ATLANTA — All children — not just those younger than 5 — should get vaccinated against the flu, a federal advisory panel said Wednesday.
The panel voted to expand annual flu shots to virtually all children except infants younger than 6 months and those with serious egg allergies.
That means about 30-million more children could be getting vaccinated — although current vaccination rates suggest that only about 7-million would actually receive the shots.
The shots would not be mandatory, but the federal imprimatur would make physicians more likely to offer the vaccine to children.
The Advisory Committee on Immunization Practices said all children should start getting vaccinated as soon as possible, acknowledging that many doctors have already ordered their vaccine for the 2008-09 season and may not be able to give the shots until 2009-10. The flu season generally starts in the fall and continues through spring.
The panel's advice is routinely adopted by the Centers for Disease Control and Prevention, which issues vaccination guidelines to doctors and hospitals.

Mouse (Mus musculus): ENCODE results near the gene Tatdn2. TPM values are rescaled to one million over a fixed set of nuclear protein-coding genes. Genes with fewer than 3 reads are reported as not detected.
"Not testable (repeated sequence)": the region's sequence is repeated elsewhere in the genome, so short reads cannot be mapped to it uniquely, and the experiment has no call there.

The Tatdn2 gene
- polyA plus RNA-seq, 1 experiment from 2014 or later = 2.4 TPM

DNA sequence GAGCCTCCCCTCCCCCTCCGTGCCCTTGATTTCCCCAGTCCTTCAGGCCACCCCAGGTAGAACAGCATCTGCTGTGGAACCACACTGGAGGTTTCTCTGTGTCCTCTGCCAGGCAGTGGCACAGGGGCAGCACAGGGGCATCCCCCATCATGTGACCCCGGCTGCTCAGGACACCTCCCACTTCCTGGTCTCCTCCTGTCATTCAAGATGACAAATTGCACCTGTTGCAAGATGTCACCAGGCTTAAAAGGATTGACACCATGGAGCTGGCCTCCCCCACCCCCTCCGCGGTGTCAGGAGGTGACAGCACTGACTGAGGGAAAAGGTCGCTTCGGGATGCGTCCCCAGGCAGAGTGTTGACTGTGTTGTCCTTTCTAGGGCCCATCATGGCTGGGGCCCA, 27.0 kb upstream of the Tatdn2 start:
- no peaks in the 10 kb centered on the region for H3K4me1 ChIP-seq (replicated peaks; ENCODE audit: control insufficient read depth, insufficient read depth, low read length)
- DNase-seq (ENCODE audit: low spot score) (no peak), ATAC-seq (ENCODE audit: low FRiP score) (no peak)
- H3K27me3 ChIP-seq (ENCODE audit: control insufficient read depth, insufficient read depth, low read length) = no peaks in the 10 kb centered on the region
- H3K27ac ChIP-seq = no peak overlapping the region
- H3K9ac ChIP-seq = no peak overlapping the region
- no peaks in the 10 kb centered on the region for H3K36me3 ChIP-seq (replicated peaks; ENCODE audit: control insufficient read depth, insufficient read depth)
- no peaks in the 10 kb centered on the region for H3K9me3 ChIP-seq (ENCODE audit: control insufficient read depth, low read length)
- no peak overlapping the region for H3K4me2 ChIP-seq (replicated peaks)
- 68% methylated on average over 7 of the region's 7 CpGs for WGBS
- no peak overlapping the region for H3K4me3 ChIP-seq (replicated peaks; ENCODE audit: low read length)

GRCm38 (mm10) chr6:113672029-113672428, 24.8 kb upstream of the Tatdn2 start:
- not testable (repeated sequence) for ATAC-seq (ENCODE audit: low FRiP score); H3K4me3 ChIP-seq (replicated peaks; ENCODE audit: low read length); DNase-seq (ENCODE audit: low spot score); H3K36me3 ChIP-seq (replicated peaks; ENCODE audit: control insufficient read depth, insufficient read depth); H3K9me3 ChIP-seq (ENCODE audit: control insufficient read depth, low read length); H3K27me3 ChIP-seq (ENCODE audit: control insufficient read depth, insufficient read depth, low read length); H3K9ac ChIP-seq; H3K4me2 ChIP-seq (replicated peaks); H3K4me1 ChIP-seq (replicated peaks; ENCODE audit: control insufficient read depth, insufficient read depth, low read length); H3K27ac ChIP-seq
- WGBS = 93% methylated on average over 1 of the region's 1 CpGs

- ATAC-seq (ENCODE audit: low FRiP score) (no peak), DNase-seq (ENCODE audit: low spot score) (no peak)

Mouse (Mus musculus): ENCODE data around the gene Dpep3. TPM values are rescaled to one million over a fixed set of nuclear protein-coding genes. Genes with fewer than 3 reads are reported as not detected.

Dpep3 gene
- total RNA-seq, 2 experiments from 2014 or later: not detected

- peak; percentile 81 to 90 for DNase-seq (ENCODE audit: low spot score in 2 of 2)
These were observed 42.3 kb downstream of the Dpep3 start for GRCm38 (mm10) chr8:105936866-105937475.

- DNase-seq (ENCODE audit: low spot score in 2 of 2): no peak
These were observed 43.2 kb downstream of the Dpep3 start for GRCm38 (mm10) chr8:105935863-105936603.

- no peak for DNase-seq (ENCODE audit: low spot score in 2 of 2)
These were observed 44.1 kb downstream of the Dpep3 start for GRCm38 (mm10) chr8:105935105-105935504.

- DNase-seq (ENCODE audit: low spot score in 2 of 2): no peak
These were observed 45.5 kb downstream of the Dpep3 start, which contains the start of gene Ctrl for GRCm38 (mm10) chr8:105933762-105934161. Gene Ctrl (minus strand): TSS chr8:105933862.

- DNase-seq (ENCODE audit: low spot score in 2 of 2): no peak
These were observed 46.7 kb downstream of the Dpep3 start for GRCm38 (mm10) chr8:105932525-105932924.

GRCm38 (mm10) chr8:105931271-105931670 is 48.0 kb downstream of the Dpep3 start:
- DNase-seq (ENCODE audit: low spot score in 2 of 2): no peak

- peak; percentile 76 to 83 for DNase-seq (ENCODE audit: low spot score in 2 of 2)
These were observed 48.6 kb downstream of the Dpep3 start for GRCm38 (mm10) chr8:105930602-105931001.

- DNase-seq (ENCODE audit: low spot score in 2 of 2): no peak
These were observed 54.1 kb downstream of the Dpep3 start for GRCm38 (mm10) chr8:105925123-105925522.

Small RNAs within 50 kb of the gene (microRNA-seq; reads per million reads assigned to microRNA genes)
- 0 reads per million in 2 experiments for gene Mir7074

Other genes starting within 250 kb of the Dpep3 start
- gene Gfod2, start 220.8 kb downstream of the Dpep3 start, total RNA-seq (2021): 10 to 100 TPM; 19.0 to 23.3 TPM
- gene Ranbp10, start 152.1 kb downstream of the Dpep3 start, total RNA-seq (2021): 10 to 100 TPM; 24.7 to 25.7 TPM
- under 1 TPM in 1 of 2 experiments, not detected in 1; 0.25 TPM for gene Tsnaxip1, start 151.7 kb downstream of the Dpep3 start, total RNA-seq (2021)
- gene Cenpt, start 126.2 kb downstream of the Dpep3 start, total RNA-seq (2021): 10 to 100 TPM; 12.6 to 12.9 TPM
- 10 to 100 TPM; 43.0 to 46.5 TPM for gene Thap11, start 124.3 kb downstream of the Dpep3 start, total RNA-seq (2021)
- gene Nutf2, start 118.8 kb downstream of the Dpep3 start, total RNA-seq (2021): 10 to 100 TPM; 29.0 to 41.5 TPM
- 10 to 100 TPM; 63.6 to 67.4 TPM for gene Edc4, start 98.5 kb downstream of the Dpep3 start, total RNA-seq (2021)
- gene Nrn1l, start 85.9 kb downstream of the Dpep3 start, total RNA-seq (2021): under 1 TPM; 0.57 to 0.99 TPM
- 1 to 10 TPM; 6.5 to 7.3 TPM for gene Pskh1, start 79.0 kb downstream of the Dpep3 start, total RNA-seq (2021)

Flu shots were already recommended for those considered to be at highest risk of death or serious illness from the flu, including children ages 6 months to 5 years, adults 50 and older, and people with weakened immune systems.
The panel said that should be expanded to include children up to age 18.
Children ages 5 to 18 get flu at higher rates than other age groups, but they don't tend to get as sick. Of the 36,000 estimated annual deaths attributed to the flu, only 25 to 50 occur in children in that age bracket, CDC officials said.
But children who stay home sick from school cause parents to stay home, so reducing the illness in this group should cut down days of lost work, some experts said.
Experts believe giving flu shots to more children may also prevent the illness from spreading to adults and the elderly, although studies haven't clearly established that will happen.
Shots are not the only option. A nasal spray vaccine, FluMist, is approved for healthy people ages 2 to 49.
The committee emphasized that children younger than 9 who are receiving their first vaccination should receive two doses.
The vaccine does not provide complete protection, because the flu virus mutates continually and the strains incorporated in the vaccine are selected more than a year in advance of flu season. Because of such changes, this season's vaccine is a particularly poor match for circulating viruses — but experts say that it still provides some protection.
Information from the Los Angeles Times was used in this report.